28 August 2007

Sauce, Goose, and Gander

In the grand (recent) tradition of American political commentary, the rest of this post consists of soundbites. Unlike most providers of soundbites — whether we mean the MSM, or the various political personalities, or their handlers/professional political operatives — I'll follow up each one with a bit of context.

  • Should he be elected, Mitt Romney has a ready-made chairman for the President's Council on Physical Fitness: Michael Vick. Context: dogs. Mitt throws his on top of the car, Vick throws his in the ring to kill each other. And isn't an athlete from a sport that requires one to strap on 15kg of protective gear to not play with the feet, and then takes a tea break every ten seconds, just perfect for something related to "physical fitness"?
  • George III defended his good buddy Alberto Gonzales, claiming that Gonzales's "good name [was] dragged through the mud for political reasons." Context: Isn't that what the Atwater/Ailes/Rove theory of politics both requires and has done since the mid-1980s? Please tell me exactly how invoking Willie Horton against Dukakis, or the even-less-factually-accurate Swift Boat Veterans ads, is any different?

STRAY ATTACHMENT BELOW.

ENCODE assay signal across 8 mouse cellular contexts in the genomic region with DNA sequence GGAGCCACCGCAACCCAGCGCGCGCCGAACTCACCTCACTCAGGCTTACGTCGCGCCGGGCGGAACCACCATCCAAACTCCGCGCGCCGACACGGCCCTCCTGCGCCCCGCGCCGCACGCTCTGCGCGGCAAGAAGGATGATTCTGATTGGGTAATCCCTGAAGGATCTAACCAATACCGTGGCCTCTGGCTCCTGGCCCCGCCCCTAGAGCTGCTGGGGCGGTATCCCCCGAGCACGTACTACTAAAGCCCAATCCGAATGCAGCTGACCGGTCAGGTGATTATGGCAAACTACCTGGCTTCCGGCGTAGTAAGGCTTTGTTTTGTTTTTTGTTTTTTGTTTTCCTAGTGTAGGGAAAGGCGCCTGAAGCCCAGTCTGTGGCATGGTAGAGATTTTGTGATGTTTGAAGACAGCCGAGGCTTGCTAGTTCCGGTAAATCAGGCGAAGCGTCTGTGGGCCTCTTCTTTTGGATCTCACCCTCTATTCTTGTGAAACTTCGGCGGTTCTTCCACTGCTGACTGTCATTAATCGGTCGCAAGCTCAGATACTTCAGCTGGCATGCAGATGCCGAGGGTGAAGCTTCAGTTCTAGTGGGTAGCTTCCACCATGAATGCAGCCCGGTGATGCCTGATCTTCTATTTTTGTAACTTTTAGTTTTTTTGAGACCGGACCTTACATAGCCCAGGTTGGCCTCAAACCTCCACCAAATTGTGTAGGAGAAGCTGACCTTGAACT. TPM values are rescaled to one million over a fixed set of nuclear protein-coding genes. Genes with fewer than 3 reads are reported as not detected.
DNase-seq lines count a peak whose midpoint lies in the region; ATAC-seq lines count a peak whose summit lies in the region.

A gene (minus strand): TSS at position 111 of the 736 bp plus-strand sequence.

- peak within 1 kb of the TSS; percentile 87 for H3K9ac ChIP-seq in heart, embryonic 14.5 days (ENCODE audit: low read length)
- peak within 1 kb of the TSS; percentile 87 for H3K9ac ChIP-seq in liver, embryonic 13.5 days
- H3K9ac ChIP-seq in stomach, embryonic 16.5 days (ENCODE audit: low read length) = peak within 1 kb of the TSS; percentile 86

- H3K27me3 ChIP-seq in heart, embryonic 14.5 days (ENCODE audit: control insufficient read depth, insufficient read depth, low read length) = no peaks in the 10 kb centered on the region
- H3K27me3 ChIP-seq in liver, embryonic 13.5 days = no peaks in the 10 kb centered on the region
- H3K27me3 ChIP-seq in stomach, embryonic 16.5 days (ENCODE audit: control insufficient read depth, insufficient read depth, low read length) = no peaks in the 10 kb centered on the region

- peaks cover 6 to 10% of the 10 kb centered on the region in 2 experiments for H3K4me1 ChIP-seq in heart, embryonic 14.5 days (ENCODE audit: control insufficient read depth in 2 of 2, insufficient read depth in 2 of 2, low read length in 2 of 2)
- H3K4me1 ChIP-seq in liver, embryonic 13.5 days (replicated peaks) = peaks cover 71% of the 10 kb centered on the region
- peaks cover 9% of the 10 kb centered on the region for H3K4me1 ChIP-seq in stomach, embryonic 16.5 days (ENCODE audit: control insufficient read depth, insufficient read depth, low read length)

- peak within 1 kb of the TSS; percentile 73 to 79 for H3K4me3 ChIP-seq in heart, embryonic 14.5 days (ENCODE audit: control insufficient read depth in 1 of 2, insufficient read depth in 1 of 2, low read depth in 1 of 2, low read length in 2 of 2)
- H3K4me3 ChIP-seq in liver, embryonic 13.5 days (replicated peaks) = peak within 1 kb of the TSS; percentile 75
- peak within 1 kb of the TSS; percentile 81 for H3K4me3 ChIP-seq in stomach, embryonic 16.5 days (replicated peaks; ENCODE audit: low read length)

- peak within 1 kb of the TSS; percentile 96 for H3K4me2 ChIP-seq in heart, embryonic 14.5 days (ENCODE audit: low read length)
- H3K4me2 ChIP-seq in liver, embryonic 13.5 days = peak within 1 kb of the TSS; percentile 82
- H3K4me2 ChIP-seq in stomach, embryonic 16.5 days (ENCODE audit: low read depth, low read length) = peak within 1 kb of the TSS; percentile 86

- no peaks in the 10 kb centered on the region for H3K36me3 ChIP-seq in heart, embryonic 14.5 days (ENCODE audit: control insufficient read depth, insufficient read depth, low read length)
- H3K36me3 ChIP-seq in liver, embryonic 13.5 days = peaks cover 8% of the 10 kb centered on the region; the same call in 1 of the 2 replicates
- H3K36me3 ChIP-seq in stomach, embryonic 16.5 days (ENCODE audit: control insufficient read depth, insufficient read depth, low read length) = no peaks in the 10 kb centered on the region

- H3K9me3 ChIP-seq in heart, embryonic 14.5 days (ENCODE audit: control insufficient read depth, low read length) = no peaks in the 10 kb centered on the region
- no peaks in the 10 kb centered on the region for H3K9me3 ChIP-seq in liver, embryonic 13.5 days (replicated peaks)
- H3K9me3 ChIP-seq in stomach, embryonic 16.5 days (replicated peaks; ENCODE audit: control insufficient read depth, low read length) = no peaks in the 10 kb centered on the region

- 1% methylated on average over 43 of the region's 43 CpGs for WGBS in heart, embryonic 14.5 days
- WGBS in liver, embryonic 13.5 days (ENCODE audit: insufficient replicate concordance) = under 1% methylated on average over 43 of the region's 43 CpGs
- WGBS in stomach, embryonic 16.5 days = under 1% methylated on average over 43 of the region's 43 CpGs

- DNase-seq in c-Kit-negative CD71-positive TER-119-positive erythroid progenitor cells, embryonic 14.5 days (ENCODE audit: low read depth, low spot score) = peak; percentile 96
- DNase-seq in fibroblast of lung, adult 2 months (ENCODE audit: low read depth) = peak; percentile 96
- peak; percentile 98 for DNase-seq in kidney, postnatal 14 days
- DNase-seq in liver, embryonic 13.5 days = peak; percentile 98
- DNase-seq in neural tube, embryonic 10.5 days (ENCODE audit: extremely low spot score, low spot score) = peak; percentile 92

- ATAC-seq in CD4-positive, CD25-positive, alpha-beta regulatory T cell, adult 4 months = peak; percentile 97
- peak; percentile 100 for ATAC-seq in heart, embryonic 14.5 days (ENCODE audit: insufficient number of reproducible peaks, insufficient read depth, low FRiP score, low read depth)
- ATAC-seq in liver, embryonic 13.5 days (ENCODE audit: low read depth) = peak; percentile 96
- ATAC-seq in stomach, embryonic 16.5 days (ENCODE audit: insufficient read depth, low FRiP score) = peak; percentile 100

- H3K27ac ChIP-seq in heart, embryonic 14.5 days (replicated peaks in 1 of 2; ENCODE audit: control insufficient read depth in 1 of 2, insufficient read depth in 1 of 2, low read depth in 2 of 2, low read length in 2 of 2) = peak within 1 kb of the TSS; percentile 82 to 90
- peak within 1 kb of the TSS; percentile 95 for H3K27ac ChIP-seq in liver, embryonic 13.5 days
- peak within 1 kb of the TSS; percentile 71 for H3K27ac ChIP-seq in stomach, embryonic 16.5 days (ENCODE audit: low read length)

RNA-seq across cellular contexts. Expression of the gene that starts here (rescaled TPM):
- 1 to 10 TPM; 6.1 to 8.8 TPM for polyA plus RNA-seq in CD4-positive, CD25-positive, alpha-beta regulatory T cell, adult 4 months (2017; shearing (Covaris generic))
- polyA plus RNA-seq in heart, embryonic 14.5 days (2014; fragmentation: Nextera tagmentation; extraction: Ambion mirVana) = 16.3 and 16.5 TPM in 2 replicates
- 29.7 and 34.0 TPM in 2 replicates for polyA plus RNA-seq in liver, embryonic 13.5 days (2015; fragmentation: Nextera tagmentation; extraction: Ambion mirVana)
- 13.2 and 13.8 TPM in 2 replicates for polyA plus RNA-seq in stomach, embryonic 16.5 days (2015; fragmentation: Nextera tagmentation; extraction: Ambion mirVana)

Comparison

• Tort reform advocates point at supposedly ridiculous lawsuits that increase costs for everyone, such as getting scalded by coffee at McDonalds. Context: Leaving aside that tort reformers have a regrettable tendency to ignore both the facts of the case in question and the unstated corrollary to the occasional outrageous win by a plaintiff — the vastly more common outrageous win and tactics employed by a defendant — tort-reform advocates focus on allegations of increased transaction costs leading to expensive, overly defensive behavior as the true "cost" of these outrageous results. Of course, there's an obvious solution to this: No-fault medical care. Presuming that the medical need is not "outrageous," society as a whole already absorbs that cost — either in the cost of care itself, or in the cost of lost productivity and adaptations required when care is foregone because the individual can't (or won't, I suppose) pay for it. That is, if "cost" is the goose, "medical care as a public good/free rider problem" is the gander.